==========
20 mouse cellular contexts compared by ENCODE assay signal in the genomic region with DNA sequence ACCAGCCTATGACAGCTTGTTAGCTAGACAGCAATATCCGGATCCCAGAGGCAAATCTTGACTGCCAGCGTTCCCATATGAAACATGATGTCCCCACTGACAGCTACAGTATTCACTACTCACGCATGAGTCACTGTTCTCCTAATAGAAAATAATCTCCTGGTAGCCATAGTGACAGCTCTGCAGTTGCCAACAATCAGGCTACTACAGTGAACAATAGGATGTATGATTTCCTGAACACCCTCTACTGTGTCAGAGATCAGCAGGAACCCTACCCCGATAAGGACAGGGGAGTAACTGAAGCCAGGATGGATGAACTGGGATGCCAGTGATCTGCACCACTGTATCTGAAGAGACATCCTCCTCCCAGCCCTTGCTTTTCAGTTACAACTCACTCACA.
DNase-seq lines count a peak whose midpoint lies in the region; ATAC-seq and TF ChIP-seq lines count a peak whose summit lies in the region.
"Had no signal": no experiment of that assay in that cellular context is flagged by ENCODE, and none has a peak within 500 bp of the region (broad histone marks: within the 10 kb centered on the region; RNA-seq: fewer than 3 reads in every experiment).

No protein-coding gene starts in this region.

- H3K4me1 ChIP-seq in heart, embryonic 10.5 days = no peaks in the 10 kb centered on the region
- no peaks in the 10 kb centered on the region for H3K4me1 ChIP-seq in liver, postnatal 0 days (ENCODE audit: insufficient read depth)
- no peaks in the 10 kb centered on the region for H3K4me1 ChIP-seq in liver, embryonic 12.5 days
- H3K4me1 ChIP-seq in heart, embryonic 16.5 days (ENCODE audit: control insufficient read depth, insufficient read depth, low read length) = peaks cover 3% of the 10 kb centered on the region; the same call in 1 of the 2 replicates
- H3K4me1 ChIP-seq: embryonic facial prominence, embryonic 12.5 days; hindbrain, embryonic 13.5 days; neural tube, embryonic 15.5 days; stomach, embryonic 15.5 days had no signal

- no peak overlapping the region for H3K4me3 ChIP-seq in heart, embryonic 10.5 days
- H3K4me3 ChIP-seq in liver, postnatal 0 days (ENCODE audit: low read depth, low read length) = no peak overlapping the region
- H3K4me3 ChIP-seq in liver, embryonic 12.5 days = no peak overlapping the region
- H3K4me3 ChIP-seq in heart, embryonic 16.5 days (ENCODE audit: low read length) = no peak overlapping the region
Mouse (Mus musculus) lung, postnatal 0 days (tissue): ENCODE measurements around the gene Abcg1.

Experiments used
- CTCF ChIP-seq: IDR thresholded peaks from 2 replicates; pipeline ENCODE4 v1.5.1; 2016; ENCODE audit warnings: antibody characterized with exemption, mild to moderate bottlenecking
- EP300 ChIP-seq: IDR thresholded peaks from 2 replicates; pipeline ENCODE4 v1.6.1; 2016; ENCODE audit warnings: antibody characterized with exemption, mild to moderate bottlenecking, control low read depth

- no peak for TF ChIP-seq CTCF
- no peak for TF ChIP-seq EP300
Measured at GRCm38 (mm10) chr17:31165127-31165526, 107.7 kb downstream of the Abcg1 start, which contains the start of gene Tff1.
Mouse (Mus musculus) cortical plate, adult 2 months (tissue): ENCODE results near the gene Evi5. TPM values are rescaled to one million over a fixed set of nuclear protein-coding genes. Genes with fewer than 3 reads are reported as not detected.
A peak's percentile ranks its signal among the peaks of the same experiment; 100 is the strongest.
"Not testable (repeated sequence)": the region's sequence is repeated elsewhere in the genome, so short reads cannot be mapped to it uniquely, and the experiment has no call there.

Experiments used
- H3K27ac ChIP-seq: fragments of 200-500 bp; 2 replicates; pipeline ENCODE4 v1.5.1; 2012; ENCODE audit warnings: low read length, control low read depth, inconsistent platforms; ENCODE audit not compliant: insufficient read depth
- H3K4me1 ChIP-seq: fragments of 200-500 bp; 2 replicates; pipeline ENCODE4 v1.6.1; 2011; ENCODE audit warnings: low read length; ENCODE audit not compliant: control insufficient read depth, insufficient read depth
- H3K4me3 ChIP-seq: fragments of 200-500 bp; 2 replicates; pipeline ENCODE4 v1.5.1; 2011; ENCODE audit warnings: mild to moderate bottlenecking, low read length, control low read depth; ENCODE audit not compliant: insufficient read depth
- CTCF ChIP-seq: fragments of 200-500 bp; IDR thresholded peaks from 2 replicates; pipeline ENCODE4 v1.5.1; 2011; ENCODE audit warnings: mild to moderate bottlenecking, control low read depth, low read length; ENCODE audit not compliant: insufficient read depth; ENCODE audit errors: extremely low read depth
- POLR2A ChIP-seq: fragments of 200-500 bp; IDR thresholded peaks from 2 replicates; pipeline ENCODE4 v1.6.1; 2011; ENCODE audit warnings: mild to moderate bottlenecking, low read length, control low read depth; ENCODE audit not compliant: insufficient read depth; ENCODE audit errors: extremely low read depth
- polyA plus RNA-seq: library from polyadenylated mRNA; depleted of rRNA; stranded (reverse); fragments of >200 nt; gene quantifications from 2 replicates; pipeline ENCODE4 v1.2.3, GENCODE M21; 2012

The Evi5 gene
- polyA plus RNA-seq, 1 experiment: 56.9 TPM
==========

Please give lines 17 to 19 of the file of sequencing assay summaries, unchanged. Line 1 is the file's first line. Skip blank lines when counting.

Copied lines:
- EP300 ChIP-seq: IDR thresholded peaks from 2 replicates; pipeline ENCODE4 v1.6.1; 2016; ENCODE audit warnings: antibody characterized with exemption, mild to moderate bottlenecking, control low read depth

- no peak for TF ChIP-seq CTCF
- no peak for TF ChIP-seq EP300